Energy stocks are another case in point. It might seem tempting to pile into shares of oil and gas producers, the only sector that generated gains in the first half of 2022. But energy stocks are driven primarily by oil and gas prices, which are extremely erratic because they are determined by geopolitical events and decisions. The direction of energy prices—and stocks—can change dramatically overnight.

The war in Ukraine, election results and regulatory action are other examples of risks that can’t be forecast. Of course, these events have a big impact on companies and markets. So when researching a stock, investors should assess how significant the business’s exposure is to an unpredictable risk—and get out of the way of things that can’t be controlled.

4. Don’t Lose Your Nerve

When markets are falling and turbulent, it’s easy to lose your nerve. Even the best-planned strategy may feel flimsy when losses are mounting.

But selling equity positions in a falling market means locking in losses and forfeiting recovery potential. And since it’s almost impossible to time market inflection points, investors who sell risk missing the best days of a rebound, which can impair long-term returns dramatically.

Lower-volatility equity strategies can help reduce risk and make it easier to stay in equities. But it requires clear parameters and processes for finding companies that can weather tough environments, along with an open mind that is flexible to the changing conditions driving markets. Sticking with a disciplined investing philosophy can widen an investor's comfort zone and help maintain exposure to equities through a downturn in order to benefit from a future recovery.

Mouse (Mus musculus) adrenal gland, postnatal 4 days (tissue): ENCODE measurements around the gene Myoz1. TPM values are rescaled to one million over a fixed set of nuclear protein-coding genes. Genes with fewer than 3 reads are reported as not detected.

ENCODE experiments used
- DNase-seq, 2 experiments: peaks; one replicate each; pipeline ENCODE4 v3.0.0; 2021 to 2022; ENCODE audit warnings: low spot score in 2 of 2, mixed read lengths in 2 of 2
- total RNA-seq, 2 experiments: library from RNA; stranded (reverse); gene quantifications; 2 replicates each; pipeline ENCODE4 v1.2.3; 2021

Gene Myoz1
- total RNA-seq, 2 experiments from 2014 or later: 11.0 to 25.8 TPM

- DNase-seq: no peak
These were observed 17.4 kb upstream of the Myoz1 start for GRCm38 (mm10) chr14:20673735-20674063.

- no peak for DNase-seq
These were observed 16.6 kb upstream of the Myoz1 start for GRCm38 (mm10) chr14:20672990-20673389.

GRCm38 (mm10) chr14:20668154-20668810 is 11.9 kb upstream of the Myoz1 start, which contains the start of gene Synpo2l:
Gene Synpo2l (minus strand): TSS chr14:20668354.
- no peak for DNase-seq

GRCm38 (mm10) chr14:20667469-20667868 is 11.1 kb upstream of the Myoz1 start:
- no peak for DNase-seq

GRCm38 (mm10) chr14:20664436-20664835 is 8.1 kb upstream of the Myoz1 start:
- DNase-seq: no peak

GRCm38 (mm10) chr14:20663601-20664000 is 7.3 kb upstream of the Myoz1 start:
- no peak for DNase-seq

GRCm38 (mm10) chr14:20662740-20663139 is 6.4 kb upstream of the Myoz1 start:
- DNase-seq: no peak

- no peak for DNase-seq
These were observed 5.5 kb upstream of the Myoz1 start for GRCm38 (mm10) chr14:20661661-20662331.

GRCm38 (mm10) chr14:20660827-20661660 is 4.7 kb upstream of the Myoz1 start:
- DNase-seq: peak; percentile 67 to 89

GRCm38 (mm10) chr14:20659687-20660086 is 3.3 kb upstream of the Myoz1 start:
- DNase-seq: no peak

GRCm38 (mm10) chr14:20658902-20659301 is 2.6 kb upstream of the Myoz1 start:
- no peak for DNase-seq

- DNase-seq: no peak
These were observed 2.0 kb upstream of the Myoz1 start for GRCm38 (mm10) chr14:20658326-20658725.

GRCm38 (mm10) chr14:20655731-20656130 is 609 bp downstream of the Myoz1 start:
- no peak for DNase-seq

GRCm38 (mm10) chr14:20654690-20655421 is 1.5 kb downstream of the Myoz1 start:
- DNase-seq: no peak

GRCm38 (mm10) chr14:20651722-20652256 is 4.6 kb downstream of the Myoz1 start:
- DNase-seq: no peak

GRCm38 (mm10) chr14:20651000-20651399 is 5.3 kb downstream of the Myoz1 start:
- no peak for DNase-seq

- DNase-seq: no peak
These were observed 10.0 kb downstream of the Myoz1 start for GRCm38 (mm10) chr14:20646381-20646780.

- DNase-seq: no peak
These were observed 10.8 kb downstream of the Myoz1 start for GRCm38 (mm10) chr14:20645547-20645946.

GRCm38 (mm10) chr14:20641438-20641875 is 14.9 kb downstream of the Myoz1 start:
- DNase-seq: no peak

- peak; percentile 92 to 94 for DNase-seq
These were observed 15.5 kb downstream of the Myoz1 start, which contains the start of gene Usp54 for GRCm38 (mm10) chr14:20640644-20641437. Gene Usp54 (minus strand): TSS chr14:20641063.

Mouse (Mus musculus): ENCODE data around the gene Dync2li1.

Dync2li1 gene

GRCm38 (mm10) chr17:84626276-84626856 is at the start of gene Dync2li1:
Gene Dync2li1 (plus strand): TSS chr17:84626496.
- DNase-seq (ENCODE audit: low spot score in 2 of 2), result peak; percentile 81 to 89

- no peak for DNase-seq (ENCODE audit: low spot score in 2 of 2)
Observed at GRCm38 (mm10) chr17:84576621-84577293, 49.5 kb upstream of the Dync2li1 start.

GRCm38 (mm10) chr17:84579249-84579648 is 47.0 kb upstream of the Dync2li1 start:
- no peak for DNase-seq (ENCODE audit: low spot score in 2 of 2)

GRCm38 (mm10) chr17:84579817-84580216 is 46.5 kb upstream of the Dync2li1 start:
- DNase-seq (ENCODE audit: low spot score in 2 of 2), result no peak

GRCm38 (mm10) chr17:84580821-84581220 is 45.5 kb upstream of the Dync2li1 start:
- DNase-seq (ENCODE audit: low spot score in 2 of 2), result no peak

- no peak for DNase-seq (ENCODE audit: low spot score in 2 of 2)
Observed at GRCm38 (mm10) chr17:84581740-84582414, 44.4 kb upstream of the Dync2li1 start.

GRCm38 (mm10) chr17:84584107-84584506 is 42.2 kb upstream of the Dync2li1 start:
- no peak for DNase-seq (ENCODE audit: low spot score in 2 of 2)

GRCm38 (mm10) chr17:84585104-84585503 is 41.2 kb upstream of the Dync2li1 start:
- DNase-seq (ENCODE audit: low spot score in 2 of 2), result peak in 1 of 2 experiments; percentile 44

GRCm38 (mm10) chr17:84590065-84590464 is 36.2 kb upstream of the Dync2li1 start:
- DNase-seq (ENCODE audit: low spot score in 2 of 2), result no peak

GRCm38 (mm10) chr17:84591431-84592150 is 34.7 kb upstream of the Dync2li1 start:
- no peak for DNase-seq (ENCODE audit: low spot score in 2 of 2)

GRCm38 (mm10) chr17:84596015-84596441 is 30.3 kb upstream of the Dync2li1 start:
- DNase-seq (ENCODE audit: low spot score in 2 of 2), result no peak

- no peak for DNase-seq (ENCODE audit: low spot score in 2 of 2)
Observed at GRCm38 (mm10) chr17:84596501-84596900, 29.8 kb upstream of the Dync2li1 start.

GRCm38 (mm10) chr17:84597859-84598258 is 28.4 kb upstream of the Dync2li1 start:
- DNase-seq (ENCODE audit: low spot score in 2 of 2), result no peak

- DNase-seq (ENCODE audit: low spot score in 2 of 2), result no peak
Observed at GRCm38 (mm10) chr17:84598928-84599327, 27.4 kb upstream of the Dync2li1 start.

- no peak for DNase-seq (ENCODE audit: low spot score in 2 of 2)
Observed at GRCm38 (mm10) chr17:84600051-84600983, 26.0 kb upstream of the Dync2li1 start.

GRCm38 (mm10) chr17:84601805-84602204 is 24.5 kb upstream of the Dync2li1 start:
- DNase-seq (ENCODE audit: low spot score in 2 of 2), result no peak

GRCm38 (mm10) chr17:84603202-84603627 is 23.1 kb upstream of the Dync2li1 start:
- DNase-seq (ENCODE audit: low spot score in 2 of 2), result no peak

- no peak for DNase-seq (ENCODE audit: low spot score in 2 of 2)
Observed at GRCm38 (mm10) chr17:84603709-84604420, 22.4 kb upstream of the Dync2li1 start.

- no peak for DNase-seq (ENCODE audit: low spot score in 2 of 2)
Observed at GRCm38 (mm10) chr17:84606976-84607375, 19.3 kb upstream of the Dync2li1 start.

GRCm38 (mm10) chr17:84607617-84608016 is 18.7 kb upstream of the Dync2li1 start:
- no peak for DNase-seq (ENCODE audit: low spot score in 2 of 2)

The views expressed herein do not constitute research, investment advice or trade recommendations and do not necessarily represent the views of all AB portfolio-management teams and are subject to revision over time.

Investment involves risk. The information contained here reflects the views of AllianceBernstein L.P. or its affiliates and sources it believes are reliable as of the date of this publication. AllianceBernstein L.P. makes no representations or warranties concerning the accuracy of any data. There is no guarantee that any projection, forecast or opinion in this material will be realized. Past performance does not guarantee future results. The views expressed here may change at any time after the date of this publication. This article is for informational purposes only and does not constitute investment advice. AllianceBernstein L.P. does not provide tax, legal or accounting advice. It does not take an investor's personal investment objectives or financial situation into account; investors should discuss their individual circumstances with appropriate professionals before making any decisions. This information should not be construed as sales or marketing material or an offer of solicitation for the purchase or sale of, any financial instrument, product or service sponsored by AllianceBernstein or its affiliates. This presentation is issued by AllianceBernstein Hong Kong Limited (聯博香港有限公司) and has not been reviewed by the Securities and Futures Commission.